I'm already wondering how I'm going to explain myself in my yearly book review post (2007, 2008). It's only the end of August and I've already read three books that involve, to varying degrees, well, cannibalism. Two of them were different books about the same event (Miracle in the Andes and Alive; both tell the story of the Uruguayan rugby team that was stranded in the Andes for more than two months).
The third is In the Heart of the Sea: The Tragedy of the Whaleship Essex, by Nathaniel Philbrick.
The first thing you should know about this book is that it is the story of an early 19th-century whaling ship that was destroyed by a massive, vicious sperm whale in the middle of the ocean. The ship broke in two and sunk in a matter of minutes, leaving the 21 members of the crew scrabbling for a place in one of three small, ramshackle whaleboats.
You'd think those events, by themselves, would make a pretty good story and an interesting enough book. But the second thing you should know about this book is that that's not even the best part. The sinking of the whaleship Essex by a deranged sea creature is just the beginning of what In the Heart of the Sea is about.
Because the crew survived the initial sinking of their ship, and found themselves adrift in the middle of a vast, hostile ocean. Then the real fun begins. Should they rig up some sails? Yes, but where should they seek refuge? That's where things start to fall apart. There are some islands near enough, true, but they are inhabited by cannibals, or so popular knowledge of the time went. There's the familiar western coast of South America, but it is thousands of miles away and inconvenient to the prevailing winds the sailors must rely on. The food and water supplies they have will only last so long. What to do?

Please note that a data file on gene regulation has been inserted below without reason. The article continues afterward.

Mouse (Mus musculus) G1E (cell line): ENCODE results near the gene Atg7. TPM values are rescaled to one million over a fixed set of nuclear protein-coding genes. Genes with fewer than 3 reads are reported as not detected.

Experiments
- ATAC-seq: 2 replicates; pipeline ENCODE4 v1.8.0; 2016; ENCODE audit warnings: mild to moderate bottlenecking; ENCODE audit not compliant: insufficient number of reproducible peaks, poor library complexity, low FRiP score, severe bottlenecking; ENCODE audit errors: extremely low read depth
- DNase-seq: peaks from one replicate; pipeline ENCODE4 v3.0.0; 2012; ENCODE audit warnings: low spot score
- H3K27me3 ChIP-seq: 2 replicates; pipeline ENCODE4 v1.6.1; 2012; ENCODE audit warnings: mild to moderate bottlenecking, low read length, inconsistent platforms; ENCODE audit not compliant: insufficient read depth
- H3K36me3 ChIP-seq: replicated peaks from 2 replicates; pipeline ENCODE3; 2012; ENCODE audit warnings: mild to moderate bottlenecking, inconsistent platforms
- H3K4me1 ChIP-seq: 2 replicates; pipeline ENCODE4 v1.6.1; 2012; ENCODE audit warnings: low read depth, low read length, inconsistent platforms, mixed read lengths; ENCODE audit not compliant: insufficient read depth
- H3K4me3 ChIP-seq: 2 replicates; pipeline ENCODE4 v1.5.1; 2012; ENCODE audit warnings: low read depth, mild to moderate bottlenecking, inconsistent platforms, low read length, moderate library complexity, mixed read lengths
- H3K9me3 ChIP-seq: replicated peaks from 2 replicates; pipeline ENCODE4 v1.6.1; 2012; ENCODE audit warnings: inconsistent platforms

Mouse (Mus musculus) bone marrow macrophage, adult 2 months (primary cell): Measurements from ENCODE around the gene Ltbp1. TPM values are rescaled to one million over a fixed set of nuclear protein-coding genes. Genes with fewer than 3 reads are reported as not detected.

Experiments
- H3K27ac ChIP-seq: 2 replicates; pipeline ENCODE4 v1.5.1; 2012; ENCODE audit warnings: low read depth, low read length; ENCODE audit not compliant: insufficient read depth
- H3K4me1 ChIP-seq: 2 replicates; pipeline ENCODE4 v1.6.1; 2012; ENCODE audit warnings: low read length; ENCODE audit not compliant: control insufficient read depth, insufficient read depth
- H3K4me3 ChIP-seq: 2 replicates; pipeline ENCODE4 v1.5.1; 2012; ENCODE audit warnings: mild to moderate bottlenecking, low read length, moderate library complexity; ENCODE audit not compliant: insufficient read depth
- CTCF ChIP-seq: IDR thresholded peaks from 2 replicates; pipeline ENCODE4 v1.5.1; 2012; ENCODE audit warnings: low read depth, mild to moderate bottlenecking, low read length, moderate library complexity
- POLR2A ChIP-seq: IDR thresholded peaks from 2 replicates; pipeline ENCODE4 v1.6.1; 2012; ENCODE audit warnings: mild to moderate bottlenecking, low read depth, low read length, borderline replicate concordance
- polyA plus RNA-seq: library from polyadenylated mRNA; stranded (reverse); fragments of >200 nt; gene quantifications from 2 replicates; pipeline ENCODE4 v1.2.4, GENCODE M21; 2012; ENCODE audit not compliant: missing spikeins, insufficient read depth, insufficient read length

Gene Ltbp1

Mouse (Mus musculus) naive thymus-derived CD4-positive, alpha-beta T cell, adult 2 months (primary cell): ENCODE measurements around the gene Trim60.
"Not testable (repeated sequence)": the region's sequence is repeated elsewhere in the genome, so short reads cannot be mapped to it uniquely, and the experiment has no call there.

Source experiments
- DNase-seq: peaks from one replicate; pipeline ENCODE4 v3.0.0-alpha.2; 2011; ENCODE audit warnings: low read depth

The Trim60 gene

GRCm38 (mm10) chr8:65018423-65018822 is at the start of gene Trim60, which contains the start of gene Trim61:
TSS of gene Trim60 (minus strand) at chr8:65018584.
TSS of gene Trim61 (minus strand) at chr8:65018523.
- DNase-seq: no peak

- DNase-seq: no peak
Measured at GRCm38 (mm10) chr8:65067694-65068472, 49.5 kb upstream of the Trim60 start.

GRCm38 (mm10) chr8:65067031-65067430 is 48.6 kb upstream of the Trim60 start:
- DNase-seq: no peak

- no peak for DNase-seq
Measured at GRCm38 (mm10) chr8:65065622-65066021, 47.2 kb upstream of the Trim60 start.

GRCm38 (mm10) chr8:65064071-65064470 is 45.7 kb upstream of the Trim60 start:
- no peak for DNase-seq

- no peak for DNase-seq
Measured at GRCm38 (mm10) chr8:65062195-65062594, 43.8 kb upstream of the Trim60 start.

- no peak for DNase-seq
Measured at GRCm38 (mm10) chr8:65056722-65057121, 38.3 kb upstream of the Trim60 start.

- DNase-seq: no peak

As with most books of this kind, the less you know about the particulars of the story going into reading it, the better. So I'll just say this: having to resort to cannibalism is bad enough, but you know what's worse? Drawing lots to see who has to die so that others can live. And you know what's worse than that? Drawing more lots to see who has to kill that person so that others can live. Yeah.
In the Heart of the Sea is tight, compelling, and doesn't put you off, even with its unsavory subject matter - and I'm not just talking about the cannibalism. The nineteenth-century whaling business was dirty, yucky stuff, even without being shipwrecked. I loved how the author was able to flesh out the sparser areas of the story (mostly due to spotty sources) using details and records from earlier voyages of the same boat, or concurrent voyages of different boats. He also delves into the science of starvation and survival, explaining the body's defenses and in what order they are broken down, one by one, when you're stranded in a tiny whaleboat open to the elements in the middle of the ocean for months at a time.
I recommend reading this book away from the comforts of home for an extra measure of intensity. I read the bulk of it by flashlight while we were camping in the woods off Lake Seneca, huddled in my sleeping bag. It gave me the shivers, it was such good reading. And that's how you know it's a book worth reading.